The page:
The Passage journey began in 2017 as Enva Division, a creative agency focused on designing custom environments for brands across digital, entertainment, and retail.
These digital environments allowed clients to view, test, and interact with real-world displays in 3D before they were actually built. This made the creative build easier and cheaper, giving teams better tools to put their ideas into action.
Through our work with brands like Warner Brothers Studios, Capitol Records, the Dallas Cowboys, Red Bull, Amazon Studios, and American Girl, we quickly saw the broader potential for these environments as a new frontier of digital experience began to take shape before us.
As the global pandemic forced brands to think differently in 2020, Passage became the solution to meet their evolving needs. During this time, we honed in on creating fun, immersive digital environments that helped our clients connect with and engage their audiences.
As the world was quickly forced to go virtual, the idea of combining digital and physical realities to create new value, efficiencies, and experiences grew.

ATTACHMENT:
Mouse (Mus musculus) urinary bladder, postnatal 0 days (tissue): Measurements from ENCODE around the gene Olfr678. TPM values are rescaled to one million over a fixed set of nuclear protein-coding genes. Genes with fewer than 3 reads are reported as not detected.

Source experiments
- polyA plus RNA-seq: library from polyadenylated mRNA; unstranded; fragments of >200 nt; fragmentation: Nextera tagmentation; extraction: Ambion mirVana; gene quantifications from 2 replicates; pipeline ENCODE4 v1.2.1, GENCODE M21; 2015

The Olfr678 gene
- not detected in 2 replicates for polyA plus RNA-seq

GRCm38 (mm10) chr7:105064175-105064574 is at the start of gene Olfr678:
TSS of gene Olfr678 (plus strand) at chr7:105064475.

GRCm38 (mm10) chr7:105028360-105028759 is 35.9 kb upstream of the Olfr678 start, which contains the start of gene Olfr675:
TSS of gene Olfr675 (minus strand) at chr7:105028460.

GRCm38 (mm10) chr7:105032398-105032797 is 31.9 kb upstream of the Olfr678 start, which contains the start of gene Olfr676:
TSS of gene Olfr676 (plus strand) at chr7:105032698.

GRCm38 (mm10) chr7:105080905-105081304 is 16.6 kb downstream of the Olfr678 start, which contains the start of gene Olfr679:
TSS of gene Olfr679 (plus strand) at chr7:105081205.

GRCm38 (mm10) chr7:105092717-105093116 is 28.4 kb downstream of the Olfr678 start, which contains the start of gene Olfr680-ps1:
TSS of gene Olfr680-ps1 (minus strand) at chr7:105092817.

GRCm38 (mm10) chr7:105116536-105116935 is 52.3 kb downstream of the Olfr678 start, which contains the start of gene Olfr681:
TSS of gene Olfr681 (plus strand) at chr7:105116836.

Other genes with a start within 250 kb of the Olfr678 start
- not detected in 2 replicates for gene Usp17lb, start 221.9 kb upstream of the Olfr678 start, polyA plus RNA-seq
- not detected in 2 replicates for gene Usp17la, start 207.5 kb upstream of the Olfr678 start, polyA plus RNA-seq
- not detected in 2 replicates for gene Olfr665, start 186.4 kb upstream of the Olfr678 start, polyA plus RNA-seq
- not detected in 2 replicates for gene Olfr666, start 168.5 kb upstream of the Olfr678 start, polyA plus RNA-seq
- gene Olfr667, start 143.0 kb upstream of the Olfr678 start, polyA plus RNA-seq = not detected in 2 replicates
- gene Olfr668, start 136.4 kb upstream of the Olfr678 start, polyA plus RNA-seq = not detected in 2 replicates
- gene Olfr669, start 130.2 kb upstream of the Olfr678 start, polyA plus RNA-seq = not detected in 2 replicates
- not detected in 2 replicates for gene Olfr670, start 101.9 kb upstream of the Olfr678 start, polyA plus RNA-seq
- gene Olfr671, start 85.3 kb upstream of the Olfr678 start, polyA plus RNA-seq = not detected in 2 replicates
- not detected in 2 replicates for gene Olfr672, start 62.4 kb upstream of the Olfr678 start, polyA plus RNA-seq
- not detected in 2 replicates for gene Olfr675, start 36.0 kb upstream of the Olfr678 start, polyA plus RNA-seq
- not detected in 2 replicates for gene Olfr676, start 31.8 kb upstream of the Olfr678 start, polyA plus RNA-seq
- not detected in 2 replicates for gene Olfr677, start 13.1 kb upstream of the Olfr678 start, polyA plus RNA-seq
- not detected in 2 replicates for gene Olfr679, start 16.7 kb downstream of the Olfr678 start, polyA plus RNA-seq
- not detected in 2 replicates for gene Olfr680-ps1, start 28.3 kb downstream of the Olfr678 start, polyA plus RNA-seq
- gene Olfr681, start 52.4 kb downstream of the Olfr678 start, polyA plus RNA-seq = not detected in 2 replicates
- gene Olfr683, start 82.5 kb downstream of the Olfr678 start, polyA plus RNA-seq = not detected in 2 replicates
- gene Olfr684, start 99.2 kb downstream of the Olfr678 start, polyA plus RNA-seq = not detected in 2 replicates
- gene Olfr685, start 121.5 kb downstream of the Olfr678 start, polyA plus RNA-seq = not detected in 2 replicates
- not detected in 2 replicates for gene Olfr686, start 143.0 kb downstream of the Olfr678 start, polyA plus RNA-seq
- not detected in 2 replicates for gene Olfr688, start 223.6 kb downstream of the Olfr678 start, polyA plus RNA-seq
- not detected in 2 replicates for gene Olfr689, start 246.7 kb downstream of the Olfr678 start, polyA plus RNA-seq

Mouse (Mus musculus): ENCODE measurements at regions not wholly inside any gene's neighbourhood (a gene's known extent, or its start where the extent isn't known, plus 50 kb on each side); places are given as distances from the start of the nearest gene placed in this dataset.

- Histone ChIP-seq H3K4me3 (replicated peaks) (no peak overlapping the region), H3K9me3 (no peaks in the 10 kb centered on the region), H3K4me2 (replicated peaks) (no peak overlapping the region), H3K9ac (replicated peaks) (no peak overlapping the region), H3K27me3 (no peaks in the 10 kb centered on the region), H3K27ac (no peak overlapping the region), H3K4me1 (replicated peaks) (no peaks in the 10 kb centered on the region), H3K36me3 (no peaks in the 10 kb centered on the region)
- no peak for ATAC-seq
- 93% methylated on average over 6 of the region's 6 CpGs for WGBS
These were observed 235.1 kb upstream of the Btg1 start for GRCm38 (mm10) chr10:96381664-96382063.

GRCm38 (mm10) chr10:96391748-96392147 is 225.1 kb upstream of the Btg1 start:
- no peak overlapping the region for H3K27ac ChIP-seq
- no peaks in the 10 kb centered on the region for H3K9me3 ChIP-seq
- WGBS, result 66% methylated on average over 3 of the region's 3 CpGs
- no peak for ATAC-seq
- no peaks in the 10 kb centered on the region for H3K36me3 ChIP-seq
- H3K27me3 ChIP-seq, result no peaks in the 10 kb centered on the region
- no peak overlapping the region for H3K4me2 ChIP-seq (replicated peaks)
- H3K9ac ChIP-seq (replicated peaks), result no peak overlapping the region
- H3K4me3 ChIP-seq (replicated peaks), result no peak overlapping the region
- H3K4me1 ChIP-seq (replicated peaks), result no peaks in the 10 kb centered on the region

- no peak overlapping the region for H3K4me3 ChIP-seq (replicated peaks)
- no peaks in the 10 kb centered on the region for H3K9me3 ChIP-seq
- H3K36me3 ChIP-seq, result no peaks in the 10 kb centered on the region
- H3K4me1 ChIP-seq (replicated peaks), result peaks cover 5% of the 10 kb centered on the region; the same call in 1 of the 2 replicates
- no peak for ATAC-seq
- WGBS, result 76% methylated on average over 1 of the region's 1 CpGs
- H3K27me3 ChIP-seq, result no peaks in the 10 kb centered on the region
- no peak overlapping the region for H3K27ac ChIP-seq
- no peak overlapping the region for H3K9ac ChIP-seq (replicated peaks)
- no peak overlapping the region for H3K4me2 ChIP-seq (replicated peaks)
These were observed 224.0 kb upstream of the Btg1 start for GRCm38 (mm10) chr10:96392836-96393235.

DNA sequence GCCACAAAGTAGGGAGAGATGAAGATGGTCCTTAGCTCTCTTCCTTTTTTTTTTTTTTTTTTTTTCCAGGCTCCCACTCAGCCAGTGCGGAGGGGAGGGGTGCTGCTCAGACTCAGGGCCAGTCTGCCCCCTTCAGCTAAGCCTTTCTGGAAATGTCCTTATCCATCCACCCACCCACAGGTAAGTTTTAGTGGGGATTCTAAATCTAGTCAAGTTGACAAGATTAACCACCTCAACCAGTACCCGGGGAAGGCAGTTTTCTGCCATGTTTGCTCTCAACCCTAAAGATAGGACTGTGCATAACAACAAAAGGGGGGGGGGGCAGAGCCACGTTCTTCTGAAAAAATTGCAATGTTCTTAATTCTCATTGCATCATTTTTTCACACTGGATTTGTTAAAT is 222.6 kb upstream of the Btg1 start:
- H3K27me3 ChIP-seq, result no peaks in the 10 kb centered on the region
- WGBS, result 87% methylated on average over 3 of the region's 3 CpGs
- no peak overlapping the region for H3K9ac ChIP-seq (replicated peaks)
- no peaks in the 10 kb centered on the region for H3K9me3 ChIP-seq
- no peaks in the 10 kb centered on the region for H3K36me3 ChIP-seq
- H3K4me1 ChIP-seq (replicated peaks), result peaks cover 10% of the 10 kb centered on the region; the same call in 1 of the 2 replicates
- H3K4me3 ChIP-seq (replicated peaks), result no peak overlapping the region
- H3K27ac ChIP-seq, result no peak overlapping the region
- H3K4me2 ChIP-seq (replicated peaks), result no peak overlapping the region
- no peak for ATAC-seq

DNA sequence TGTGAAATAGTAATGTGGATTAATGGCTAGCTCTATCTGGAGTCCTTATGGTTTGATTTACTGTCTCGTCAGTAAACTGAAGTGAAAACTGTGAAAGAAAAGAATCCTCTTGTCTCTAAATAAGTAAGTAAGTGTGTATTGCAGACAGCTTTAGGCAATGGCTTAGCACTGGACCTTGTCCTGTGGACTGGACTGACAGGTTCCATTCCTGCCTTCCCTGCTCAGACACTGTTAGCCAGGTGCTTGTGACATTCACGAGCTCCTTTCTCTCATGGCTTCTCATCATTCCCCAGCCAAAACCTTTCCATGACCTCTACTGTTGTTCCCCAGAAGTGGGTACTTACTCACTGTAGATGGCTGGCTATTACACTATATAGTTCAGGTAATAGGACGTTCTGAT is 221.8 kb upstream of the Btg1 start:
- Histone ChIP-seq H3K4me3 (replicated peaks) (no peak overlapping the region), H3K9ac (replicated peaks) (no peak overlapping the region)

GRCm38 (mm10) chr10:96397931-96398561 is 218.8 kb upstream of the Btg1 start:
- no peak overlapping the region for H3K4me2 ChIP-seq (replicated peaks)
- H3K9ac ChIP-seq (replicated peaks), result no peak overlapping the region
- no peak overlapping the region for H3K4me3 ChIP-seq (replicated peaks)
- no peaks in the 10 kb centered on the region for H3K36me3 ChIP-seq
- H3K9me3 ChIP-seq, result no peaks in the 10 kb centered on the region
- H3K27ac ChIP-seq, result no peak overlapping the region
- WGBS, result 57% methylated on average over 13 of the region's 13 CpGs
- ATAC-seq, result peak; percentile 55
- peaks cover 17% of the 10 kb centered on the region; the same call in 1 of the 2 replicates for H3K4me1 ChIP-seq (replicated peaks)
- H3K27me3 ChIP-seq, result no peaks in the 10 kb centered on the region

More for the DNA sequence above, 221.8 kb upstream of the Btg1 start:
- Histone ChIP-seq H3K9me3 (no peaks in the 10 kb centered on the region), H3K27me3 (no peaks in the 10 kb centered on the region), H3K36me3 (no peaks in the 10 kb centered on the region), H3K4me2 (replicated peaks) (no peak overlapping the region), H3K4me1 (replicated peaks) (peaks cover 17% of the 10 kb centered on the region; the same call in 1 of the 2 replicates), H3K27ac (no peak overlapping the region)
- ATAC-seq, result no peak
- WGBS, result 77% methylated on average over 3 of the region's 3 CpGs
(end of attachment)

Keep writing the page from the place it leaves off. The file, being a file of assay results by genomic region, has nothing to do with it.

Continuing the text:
Enter the Metaverse, the next iteration of the internet that cohesively integrates the digital and physical layers of reality.
The Metaverse is overlaid by Web3, its value layer. Built on decentralized blockchains that aren’t controlled by any single service provider, Web3 is transparent, permissionless, and immutable, with value and ownership created through cryptocurrencies, fungible tokens, and non-fungible tokens (NFTs).
In 2020, the NFT market was valued at $100 million, and by the end of 2021, it had grown to $25 billion (a 25000% increase).In November 2021, Mark Zuckerberg announced his trillion-dollar bet, rebranding Facebook as “Meta,” with the aim of creating a future powered by Web3 technologies. Others, from Microsoft to Google and Nvidia, soon followed, and in the first half of 2022 alone, over $120 billion was invested in the Metaverse.
There has been a lot of criticism of Meta, in particular, for appearing out of touch with its intended audience. To many, its focus on “getting lost in the Metaverse” sounds like a ploy to continue farming data from its users.
So is the Metaverse just a fad driven by a billionaire and an economic bubble?
We believe there’s something much deeper at play.